1.32 – What nasty trait do Steve Jobs and Elon Musk have in common?

Apple and Tesla are founded on innovation, new technology, and remarkable performance. Oh, and a big ol’ side of deception.

iPhone launch day in 2007. Investors and fans gathered at the event, awaiting the announcement of a product that would go on to redefine the way we use technology. What follows is a world class sales pitch, with Steve Jobs demonstrating the iPhone on stage for the world to see. And at the time, it is utterly revolutionary. Everything goes smoothly and the product appears to work immaculately, however a very small number of people, Mr Jobs included, knew otherwise.

Tesla recently announced the Tesla Model 3. Retailing at only $35,000 and shipping as soon as August, it demonstrates the success and forward thinking of Elon Musk and his crew. Like the iPhone, this product and all the Tesla models before it are actively shaping the world of tech around us. Truly remarkable. Except for the fact that the Model 3 will be much more than $35,000 and will be shipping much later than August. And yes, Mr Musk has known this for quite some time.

Steve Jobs and Elon Musk are both masters of deception.

At the time of the iPhone launch event, the iPhone didn’t even work properly! And I don’t mean that it was a touch buggy or the text was a little big on some apps. No. I mean that it would crash if you tried to listen to a whole song. Or that if you’d been on the web just before sending an email, the whole phone would need an immediate restart. If the iPhone had been used by anyone other than Steve Jobs on that day, the entire campaign would’ve been shown to have been built on a broken product. This is because Steve and his engineers had deteVERYed a very specific order of actions on the iPhone to demo to the world, which would avoid bugs and crashing. They even coded the signal strength to remain fixed at 5 bars regardless of actual reception.

Now let’s look back at Tesla. Elon knew about the manufacturing challenges and delays that the Model 3 would bring about. And he also knew that without an extra $18,500 (ish) input, you’d be missing out on all the self-driving features, reasonable driving range, and the ability to charge up at home!

So why did Steve Jobs and Elon Musk knowingly deceive the public?

Because it was the right thing to do.

Steve Jobs knew that they could finish the iPhone before the actual release date. But if he hadn’t presented it in its full glory at the event, progress would have severely stalled, and growth would have been hindered. Elon Musk has a reputation for being open and relatable, and he cleverly used this to ease the Model 3’s not-so-low price and lateness of arrival onto the public. In doing so, Tesla has continued to drive (pardon the pun) the electric vehicle revolution; something that has become increasingly more urgent given the recent time limits imposed by several countries.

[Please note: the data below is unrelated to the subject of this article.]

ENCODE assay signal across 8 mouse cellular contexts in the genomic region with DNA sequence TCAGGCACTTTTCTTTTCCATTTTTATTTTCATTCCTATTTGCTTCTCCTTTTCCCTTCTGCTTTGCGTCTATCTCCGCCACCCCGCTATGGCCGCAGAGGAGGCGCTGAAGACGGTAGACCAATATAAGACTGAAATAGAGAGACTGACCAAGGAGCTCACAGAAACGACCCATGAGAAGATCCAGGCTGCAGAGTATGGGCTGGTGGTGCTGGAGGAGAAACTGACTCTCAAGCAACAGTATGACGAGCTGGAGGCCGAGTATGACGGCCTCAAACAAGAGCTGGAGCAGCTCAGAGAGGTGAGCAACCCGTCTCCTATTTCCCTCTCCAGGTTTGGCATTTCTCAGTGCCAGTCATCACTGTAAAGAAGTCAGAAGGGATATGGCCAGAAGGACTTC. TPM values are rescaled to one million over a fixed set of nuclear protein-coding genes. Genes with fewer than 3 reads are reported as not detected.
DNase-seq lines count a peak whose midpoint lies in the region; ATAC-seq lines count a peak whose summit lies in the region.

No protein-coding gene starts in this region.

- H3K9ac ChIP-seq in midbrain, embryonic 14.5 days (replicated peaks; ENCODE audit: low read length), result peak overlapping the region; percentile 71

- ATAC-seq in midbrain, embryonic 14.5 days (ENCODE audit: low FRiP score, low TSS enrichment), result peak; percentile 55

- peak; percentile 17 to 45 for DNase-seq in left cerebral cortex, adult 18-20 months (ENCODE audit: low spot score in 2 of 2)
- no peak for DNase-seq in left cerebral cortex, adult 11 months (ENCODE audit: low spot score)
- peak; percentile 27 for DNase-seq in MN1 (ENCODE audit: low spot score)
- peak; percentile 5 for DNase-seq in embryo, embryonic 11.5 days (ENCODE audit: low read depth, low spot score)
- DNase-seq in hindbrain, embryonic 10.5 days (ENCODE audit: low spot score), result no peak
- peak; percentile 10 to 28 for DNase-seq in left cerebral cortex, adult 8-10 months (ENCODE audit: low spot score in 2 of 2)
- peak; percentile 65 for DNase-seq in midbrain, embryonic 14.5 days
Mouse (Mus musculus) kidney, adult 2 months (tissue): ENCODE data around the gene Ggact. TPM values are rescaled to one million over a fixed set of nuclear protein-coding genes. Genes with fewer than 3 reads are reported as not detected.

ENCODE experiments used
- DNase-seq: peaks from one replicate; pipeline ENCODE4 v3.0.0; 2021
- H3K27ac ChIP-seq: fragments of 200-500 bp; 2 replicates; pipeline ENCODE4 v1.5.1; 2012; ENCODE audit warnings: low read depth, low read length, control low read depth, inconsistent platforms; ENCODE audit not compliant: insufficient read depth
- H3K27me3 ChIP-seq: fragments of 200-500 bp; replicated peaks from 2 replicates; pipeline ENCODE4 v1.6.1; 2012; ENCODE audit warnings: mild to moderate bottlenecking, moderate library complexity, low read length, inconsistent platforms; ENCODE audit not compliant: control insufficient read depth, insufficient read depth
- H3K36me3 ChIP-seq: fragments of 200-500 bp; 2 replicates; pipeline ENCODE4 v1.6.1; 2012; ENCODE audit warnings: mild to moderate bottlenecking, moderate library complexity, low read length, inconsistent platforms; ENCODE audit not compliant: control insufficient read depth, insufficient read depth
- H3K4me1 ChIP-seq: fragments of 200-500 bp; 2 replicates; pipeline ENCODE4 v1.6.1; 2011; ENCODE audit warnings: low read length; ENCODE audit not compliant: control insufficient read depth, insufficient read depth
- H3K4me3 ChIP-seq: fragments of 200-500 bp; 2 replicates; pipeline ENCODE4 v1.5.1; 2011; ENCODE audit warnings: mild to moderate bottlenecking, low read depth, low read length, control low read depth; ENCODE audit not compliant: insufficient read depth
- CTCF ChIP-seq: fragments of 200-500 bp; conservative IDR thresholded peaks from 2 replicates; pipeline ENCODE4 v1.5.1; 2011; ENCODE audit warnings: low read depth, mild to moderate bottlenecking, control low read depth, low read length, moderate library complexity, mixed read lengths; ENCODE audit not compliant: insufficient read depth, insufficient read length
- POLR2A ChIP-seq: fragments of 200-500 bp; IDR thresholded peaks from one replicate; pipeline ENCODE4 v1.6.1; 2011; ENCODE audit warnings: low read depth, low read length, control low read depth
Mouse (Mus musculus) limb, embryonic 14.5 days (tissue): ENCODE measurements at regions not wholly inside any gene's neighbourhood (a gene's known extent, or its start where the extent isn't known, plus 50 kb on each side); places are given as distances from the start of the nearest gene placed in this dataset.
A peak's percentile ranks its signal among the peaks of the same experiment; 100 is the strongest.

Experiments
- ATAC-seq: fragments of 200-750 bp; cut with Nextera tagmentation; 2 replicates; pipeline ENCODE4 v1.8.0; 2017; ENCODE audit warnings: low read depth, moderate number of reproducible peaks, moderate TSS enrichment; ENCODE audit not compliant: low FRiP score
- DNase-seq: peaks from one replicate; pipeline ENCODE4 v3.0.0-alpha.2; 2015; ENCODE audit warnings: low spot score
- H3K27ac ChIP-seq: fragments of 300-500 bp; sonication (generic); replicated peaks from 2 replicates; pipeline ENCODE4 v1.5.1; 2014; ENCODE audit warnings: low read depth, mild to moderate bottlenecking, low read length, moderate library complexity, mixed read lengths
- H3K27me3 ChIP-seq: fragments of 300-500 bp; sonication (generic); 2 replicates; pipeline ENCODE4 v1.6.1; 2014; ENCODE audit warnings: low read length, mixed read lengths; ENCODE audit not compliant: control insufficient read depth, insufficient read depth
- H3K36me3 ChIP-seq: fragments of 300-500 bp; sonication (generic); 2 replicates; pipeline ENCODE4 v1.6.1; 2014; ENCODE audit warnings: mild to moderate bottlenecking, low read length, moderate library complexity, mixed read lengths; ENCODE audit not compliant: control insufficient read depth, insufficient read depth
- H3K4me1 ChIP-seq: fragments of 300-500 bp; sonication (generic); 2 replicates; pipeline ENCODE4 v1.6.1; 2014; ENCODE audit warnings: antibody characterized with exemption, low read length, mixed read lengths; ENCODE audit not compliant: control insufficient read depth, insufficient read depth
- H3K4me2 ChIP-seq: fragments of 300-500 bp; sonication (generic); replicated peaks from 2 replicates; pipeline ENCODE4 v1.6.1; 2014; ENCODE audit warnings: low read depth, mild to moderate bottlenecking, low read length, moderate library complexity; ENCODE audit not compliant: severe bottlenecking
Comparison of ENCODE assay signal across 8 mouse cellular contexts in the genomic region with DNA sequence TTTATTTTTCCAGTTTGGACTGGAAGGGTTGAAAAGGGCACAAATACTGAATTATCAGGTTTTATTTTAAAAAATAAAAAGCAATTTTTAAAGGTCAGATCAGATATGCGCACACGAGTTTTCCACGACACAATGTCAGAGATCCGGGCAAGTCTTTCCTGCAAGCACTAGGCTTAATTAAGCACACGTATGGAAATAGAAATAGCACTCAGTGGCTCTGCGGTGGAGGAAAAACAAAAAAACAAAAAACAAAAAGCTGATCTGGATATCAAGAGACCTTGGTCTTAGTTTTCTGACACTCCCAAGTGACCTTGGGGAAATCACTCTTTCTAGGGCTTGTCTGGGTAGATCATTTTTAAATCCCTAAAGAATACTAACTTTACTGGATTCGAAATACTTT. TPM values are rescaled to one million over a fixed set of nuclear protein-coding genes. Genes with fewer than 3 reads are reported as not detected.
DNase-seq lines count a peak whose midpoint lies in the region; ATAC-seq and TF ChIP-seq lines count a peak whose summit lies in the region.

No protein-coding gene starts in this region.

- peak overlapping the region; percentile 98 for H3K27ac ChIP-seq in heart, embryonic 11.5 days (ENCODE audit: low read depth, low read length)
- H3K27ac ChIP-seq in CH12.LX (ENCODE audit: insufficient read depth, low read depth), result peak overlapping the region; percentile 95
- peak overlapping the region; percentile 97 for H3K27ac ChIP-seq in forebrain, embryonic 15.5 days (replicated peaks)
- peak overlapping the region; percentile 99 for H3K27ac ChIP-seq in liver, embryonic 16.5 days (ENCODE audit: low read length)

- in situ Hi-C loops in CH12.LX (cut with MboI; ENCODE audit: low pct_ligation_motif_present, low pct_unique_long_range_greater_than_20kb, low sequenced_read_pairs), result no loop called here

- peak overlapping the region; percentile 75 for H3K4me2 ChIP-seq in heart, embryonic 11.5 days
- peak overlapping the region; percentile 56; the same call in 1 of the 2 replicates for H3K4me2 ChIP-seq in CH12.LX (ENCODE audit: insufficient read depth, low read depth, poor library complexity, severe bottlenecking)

Is it right to mislead customers? Even if it is arguably for the better? I think it is alright. Apple has shown us how much of a success it can be, and Tesla are continuing to reap the benefits of doing so whilst keeping most people very happy. I guess it’s only when it goes wrong that suddenly everyone is interested and the company is branded with a black mark.


P.S. inspiration for this post came from-

20 thoughts on “1.32 – What nasty trait do Steve Jobs and Elon Musk have in common?

  1. wow! looks like a lot of research and effort went into this one! Well done! I knew a little about steve jobs but not to the extent you have described. Thanks for sharing.

  2. Very interesting. This is something I’ve never known or thought about, so thank you for opening my eyes and informing us all.

    1. Even if it benefits the company, society, and customers without degrading the customer’s experience? In any other situation, I totally agree though. Transparency and honesty are key.

  3. I can’t bring myself to agree with the last paragraph, I don’t think the end justifies the means. But aside from that, I think you didn’t a great job delivering the facts and your argument. Definitely a good article.

    1. Thanks Shen. And actually, since reading and discussing it more since writing this, I agree that the last paragraph may not be quite right. I don’t think it’s entirely wrong, but perhaps the emphasis needs to be moved. Look out for a future post about this!

  4. It’s interesting how different industries take a different approach to this sort of thing. In the video game industry, for example, they’re in the, “Doesn’t matter if it’s perfect/complete. Ship it,” mindset. The main issue is if the product/service actually works the way they say it will when the end user gets their hands on it.

  5. I can’t say I completely agree it was the right thing to do only that they managed to pull it off. Many companies do this and end up releasing products that aren’t quite ready just so that they can be “first to market”. It doesn’t mean that it wouldn’t get done, they are just afraid that someone beats them to it.

    1. This is quite true Gary. And I appreciate the opposing view! There are certainly enough products that needed another few months in the workshop (without naming any names!). But at the same time, I think it is important to actively push innovation and technology. Not just let it wash over us as it comes. And so that may mean taking a bit of a gamble with your product release, thereby forcing development and competition.

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